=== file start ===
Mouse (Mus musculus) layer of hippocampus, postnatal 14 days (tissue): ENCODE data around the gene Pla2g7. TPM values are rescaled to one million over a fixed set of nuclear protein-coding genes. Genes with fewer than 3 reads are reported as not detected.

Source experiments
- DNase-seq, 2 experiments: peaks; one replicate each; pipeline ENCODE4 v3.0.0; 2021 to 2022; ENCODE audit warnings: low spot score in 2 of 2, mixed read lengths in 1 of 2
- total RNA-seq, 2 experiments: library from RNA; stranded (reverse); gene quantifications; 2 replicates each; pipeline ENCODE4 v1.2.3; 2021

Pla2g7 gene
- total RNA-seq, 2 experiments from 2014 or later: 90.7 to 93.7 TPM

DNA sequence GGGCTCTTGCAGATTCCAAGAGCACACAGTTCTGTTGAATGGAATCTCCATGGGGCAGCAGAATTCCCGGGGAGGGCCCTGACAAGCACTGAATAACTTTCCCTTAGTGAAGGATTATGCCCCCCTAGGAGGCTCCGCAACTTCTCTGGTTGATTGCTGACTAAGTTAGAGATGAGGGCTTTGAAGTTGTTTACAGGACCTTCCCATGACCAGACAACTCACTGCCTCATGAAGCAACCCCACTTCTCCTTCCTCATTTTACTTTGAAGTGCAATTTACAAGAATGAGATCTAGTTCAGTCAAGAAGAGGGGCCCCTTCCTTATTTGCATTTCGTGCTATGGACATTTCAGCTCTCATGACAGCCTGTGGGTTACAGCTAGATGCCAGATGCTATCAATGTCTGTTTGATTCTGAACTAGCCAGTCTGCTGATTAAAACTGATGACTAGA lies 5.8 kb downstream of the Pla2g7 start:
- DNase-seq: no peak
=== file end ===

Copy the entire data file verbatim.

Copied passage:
Mouse (Mus musculus) layer of hippocampus, postnatal 14 days (tissue): ENCODE data around the gene Pla2g7. TPM values are rescaled to one million over a fixed set of nuclear protein-coding genes. Genes with fewer than 3 reads are reported as not detected.

Source experiments
- DNase-seq, 2 experiments: peaks; one replicate each; pipeline ENCODE4 v3.0.0; 2021 to 2022; ENCODE audit warnings: low spot score in 2 of 2, mixed read lengths in 1 of 2
- total RNA-seq, 2 experiments: library from RNA; stranded (reverse); gene quantifications; 2 replicates each; pipeline ENCODE4 v1.2.3; 2021

Pla2g7 gene
- total RNA-seq, 2 experiments from 2014 or later: 90.7 to 93.7 TPM

DNA sequence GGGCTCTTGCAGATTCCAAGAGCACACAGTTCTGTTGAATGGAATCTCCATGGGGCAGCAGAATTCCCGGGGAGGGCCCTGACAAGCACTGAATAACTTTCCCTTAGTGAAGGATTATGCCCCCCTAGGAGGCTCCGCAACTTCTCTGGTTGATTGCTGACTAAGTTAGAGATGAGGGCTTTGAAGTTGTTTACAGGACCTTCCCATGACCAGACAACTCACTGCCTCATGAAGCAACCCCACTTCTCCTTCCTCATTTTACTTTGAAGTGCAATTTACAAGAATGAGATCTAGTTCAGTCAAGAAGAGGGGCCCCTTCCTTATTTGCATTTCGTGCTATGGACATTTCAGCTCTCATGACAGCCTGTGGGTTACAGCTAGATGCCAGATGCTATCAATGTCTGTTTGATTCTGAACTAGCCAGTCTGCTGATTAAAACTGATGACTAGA lies 5.8 kb downstream of the Pla2g7 start:
- DNase-seq: no peak